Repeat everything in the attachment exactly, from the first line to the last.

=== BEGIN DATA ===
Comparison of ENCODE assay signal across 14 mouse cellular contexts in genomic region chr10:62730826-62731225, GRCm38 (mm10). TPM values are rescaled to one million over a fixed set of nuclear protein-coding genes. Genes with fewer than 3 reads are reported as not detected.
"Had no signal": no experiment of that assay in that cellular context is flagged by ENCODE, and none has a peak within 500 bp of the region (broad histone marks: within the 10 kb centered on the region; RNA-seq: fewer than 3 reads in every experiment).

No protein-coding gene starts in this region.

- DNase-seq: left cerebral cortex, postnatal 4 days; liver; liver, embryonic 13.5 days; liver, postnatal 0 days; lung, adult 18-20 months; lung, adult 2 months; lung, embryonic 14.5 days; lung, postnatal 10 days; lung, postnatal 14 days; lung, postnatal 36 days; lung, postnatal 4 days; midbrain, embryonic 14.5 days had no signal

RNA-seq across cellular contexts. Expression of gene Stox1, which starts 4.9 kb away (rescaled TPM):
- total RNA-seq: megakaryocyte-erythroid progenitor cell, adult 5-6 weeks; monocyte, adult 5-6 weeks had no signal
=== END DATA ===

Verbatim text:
Comparison of ENCODE assay signal across 14 mouse cellular contexts in genomic region chr10:62730826-62731225, GRCm38 (mm10). TPM values are rescaled to one million over a fixed set of nuclear protein-coding genes. Genes with fewer than 3 reads are reported as not detected.
"Had no signal": no experiment of that assay in that cellular context is flagged by ENCODE, and none has a peak within 500 bp of the region (broad histone marks: within the 10 kb centered on the region; RNA-seq: fewer than 3 reads in every experiment).

No protein-coding gene starts in this region.

- DNase-seq: left cerebral cortex, postnatal 4 days; liver; liver, embryonic 13.5 days; liver, postnatal 0 days; lung, adult 18-20 months; lung, adult 2 months; lung, embryonic 14.5 days; lung, postnatal 10 days; lung, postnatal 14 days; lung, postnatal 36 days; lung, postnatal 4 days; midbrain, embryonic 14.5 days had no signal

RNA-seq across cellular contexts. Expression of gene Stox1, which starts 4.9 kb away (rescaled TPM):
- total RNA-seq: megakaryocyte-erythroid progenitor cell, adult 5-6 weeks; monocyte, adult 5-6 weeks had no signal